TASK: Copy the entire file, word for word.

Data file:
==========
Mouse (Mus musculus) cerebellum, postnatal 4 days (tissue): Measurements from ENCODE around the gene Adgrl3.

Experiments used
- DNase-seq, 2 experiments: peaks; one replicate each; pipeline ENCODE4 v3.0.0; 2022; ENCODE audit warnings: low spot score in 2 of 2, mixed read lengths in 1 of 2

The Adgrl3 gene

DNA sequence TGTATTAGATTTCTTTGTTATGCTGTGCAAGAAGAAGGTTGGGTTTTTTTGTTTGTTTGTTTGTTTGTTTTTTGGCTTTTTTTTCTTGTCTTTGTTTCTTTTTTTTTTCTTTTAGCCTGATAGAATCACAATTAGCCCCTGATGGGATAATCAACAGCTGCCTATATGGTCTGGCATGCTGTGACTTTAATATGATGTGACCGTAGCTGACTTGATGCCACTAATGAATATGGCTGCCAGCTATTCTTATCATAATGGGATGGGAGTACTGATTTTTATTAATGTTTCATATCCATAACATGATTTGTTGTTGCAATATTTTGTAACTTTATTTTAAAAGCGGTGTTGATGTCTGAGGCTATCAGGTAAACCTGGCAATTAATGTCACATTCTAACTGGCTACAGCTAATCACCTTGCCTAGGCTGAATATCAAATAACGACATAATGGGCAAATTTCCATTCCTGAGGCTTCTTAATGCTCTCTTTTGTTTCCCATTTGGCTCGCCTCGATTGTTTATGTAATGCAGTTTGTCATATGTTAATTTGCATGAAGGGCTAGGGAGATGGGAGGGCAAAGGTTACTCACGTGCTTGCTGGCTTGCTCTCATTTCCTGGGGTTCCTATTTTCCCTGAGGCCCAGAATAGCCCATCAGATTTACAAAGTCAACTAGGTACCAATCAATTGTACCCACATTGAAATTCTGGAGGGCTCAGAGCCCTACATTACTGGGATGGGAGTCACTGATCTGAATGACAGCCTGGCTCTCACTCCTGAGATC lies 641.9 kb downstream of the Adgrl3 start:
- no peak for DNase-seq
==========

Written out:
Mouse (Mus musculus) cerebellum, postnatal 4 days (tissue): Measurements from ENCODE around the gene Adgrl3.

Experiments used
- DNase-seq, 2 experiments: peaks; one replicate each; pipeline ENCODE4 v3.0.0; 2022; ENCODE audit warnings: low spot score in 2 of 2, mixed read lengths in 1 of 2

The Adgrl3 gene

DNA sequence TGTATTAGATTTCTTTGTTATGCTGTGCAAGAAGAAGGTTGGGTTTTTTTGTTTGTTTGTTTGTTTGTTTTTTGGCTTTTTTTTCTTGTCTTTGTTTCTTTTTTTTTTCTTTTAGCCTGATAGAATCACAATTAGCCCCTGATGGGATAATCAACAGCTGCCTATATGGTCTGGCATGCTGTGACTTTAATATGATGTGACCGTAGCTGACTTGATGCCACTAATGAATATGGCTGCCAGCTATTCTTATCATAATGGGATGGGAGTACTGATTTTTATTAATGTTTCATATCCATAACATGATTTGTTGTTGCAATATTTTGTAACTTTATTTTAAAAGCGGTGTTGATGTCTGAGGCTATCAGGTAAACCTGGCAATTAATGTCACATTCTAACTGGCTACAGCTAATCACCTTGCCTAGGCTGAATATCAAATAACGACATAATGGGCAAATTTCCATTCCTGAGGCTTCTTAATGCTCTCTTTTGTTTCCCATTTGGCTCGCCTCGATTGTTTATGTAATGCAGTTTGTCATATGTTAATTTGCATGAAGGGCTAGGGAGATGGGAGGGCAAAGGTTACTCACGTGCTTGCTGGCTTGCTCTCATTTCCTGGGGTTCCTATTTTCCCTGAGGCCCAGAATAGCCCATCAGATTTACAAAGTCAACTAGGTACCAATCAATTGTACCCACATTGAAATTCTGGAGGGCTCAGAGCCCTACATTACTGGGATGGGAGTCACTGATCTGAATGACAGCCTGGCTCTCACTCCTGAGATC lies 641.9 kb downstream of the Adgrl3 start:
- no peak for DNase-seq